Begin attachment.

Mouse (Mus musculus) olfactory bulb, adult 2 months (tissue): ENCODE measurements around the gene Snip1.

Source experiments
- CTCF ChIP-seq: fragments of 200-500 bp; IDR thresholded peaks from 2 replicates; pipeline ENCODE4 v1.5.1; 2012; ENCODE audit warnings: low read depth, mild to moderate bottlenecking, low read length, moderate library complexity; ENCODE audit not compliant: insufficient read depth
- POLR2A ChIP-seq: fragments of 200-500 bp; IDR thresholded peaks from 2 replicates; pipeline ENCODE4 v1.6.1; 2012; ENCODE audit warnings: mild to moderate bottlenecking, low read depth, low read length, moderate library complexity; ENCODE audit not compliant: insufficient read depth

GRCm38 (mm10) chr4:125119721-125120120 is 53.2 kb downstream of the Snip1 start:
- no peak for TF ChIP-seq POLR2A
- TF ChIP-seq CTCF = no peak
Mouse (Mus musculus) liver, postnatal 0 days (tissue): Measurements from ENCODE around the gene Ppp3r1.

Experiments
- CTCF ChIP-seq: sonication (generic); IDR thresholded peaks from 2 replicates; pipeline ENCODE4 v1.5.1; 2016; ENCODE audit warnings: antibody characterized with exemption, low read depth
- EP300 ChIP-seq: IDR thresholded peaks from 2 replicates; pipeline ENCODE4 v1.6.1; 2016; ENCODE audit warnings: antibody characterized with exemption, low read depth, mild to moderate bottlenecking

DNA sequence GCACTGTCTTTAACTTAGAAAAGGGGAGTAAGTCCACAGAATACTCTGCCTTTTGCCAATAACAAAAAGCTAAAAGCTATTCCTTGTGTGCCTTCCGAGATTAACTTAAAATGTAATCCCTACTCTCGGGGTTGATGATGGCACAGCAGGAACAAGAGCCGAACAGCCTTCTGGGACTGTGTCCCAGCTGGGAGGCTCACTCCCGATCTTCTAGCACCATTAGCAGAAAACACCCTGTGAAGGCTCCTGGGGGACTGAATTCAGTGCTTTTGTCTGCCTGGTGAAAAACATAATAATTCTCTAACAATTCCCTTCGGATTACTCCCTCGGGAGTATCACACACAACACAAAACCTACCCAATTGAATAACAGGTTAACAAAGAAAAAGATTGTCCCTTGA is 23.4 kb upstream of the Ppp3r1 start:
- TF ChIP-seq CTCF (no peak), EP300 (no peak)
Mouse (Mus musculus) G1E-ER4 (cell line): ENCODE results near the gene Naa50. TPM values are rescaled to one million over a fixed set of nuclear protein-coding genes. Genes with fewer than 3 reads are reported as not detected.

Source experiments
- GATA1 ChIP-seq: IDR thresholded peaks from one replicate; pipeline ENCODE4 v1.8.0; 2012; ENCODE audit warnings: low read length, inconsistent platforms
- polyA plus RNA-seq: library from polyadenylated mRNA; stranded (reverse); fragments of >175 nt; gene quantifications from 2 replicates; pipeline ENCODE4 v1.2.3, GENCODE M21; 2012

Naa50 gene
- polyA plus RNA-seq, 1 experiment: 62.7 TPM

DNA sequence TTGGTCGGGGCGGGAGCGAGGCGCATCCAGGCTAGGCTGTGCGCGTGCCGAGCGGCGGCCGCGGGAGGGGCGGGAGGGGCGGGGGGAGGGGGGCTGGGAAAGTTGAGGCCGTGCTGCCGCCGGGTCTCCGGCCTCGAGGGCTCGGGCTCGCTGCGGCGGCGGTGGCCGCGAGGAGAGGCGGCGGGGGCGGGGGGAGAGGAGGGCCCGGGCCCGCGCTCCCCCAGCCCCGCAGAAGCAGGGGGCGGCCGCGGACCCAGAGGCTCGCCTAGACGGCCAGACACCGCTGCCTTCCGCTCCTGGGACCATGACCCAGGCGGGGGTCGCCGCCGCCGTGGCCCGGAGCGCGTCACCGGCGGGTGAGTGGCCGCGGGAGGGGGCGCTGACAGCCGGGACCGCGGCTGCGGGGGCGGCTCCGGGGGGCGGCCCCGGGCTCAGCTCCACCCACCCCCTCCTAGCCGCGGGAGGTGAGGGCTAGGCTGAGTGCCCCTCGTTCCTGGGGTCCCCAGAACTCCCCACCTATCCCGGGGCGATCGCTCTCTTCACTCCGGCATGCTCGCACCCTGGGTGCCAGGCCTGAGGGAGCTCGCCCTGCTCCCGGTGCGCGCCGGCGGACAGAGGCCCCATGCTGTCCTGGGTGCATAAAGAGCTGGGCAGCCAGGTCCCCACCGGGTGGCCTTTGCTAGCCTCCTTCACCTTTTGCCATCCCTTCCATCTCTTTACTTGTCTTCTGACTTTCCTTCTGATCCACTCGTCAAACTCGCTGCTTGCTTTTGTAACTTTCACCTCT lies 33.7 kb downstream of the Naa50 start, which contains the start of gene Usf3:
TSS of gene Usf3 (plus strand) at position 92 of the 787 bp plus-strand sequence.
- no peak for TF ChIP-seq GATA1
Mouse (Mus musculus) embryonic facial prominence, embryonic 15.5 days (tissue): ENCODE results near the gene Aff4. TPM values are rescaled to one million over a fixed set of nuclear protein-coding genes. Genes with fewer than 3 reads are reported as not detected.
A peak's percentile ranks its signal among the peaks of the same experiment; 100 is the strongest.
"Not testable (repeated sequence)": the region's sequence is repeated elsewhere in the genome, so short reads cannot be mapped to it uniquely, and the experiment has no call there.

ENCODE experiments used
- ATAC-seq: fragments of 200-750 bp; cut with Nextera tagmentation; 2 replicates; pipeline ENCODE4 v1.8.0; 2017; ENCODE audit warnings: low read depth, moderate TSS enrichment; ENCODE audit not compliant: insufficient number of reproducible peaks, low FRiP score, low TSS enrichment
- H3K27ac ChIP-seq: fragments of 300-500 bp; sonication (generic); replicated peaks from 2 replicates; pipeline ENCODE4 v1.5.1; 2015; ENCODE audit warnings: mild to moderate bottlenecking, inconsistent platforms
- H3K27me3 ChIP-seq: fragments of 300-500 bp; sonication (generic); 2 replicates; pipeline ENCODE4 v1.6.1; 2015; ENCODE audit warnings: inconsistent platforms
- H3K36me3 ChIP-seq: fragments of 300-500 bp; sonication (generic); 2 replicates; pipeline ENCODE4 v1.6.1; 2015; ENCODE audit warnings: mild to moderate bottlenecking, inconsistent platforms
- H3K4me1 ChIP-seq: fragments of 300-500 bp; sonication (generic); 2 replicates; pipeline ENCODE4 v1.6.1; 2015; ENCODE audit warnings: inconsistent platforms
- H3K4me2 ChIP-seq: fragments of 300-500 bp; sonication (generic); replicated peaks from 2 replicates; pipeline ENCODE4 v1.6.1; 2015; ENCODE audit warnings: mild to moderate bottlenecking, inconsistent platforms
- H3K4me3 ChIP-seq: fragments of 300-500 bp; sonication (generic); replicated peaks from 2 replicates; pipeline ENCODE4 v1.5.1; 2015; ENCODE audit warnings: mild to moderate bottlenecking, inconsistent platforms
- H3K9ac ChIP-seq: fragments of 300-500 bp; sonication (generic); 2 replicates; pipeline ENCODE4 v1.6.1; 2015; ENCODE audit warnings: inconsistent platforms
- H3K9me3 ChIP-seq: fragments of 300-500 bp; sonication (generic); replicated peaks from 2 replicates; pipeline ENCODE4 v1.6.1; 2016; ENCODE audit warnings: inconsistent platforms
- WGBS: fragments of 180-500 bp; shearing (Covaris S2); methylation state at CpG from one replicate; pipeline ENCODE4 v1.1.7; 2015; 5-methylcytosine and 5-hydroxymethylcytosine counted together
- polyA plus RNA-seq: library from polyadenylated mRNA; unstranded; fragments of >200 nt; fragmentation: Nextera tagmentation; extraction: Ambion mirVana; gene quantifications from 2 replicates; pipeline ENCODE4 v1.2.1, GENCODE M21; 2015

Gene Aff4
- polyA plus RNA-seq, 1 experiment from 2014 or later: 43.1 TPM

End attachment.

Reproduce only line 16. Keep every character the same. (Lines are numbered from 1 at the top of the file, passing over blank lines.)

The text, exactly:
- GATA1 ChIP-seq: IDR thresholded peaks from one replicate; pipeline ENCODE4 v1.8.0; 2012; ENCODE audit warnings: low read length, inconsistent platforms